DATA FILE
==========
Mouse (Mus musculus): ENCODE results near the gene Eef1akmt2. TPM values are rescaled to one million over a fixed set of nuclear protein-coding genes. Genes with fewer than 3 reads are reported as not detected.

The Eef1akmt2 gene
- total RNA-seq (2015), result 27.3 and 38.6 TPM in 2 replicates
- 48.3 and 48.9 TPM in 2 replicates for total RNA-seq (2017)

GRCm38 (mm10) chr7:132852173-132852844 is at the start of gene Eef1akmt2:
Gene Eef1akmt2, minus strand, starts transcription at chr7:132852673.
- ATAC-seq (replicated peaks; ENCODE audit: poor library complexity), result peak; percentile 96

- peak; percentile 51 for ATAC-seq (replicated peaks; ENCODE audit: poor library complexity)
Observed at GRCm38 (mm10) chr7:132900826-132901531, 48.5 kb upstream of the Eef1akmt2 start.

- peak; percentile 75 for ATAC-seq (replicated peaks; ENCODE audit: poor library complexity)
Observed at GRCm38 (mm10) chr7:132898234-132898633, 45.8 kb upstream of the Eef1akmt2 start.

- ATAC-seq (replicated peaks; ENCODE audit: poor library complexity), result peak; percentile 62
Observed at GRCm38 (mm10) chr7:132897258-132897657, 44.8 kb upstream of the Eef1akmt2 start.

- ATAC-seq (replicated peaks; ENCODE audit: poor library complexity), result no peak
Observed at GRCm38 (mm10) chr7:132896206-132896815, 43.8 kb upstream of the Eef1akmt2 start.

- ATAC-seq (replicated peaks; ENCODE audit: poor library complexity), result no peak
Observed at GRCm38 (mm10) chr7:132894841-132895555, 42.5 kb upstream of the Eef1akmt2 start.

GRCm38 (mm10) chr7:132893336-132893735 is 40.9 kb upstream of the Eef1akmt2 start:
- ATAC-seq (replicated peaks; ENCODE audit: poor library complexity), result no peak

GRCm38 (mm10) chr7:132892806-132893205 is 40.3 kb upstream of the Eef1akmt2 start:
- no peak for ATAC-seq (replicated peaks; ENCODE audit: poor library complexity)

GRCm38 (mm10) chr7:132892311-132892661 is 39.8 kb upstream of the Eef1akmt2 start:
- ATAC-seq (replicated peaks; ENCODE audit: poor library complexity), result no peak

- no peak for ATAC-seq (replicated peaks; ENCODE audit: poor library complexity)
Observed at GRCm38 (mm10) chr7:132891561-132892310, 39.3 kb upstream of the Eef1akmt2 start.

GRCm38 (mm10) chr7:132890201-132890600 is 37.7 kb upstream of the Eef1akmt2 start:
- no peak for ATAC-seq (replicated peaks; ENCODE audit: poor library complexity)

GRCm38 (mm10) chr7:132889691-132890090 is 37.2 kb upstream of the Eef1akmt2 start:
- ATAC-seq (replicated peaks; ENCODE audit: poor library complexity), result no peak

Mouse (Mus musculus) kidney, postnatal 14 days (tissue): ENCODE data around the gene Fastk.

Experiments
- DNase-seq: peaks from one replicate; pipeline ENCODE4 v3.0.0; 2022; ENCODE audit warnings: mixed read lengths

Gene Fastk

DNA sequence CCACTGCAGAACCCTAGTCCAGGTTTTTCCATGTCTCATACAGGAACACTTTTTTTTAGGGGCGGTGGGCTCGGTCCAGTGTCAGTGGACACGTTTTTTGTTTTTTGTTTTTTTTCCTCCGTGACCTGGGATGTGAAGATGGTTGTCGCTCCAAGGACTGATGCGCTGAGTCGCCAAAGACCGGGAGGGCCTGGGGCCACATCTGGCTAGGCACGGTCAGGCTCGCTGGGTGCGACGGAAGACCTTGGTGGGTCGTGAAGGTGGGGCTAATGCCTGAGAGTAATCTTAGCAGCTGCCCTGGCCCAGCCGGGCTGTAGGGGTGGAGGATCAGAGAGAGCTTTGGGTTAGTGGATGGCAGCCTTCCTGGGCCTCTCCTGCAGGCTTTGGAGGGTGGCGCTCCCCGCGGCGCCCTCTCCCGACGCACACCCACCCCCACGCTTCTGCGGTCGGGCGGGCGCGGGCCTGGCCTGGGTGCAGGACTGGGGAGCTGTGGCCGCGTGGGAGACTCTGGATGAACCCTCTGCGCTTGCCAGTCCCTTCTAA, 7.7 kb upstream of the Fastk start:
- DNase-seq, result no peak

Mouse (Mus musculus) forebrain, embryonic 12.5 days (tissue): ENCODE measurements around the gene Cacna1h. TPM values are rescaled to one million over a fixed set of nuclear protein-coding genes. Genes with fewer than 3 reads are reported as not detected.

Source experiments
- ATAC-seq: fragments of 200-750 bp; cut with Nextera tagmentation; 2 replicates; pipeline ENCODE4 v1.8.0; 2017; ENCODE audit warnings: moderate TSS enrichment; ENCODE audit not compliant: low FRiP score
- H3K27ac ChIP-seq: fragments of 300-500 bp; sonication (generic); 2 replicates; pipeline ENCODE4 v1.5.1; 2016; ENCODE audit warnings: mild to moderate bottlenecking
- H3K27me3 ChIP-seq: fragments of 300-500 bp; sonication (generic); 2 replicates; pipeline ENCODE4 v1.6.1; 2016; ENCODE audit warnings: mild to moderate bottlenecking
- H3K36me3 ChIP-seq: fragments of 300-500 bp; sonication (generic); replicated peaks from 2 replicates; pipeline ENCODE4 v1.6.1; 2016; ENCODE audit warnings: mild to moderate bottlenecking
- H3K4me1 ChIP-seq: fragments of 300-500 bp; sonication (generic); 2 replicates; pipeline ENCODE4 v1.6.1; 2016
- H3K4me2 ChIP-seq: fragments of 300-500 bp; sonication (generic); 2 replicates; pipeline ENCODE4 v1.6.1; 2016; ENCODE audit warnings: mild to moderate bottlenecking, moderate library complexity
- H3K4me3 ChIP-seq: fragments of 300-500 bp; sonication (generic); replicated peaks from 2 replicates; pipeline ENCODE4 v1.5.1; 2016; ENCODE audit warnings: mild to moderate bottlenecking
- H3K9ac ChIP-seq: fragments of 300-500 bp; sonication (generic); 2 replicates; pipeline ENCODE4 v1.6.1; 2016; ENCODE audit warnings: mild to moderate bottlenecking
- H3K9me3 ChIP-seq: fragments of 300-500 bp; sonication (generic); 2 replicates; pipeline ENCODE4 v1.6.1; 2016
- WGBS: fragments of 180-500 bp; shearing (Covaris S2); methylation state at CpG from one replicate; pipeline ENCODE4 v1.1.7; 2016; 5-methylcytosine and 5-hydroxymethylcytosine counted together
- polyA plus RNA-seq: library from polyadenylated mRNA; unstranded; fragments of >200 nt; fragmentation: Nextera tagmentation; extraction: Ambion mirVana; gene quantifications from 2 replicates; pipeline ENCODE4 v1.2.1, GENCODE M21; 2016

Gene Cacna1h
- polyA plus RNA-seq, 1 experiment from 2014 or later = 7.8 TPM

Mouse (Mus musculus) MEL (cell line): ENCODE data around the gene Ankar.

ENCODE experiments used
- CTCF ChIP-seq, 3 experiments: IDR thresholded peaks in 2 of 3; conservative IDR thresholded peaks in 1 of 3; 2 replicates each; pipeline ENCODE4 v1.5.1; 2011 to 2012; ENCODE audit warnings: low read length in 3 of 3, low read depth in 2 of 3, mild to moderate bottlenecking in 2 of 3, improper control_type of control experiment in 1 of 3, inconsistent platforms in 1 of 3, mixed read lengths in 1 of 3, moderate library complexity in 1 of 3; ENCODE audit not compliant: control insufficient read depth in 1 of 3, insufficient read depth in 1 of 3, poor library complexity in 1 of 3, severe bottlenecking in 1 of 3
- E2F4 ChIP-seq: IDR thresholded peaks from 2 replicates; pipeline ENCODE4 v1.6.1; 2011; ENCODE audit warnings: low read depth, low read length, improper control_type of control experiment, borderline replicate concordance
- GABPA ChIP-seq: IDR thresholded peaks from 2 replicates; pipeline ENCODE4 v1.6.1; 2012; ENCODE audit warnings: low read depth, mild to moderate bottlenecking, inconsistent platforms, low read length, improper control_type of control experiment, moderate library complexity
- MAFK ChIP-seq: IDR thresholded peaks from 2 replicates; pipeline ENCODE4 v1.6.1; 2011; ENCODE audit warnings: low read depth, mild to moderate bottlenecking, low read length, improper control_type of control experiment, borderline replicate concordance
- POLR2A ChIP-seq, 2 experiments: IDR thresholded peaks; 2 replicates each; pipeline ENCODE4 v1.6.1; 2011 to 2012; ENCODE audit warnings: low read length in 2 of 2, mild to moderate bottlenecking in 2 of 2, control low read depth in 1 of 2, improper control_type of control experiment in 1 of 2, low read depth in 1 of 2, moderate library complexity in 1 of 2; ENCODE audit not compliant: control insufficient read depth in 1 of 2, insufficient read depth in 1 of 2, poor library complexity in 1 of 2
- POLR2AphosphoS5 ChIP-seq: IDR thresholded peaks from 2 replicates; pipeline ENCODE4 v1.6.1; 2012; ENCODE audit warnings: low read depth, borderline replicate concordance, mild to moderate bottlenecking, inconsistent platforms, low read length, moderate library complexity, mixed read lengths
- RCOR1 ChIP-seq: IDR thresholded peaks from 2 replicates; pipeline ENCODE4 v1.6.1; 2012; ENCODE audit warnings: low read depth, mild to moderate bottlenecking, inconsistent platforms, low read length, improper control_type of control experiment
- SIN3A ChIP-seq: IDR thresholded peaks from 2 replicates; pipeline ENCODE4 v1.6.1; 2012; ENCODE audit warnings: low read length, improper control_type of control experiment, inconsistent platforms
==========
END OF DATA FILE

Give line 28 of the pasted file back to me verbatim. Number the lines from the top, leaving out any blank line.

GRCm38 (mm10) chr7:132889691-132890090 is 37.2 kb upstream of the Eef1akmt2 start: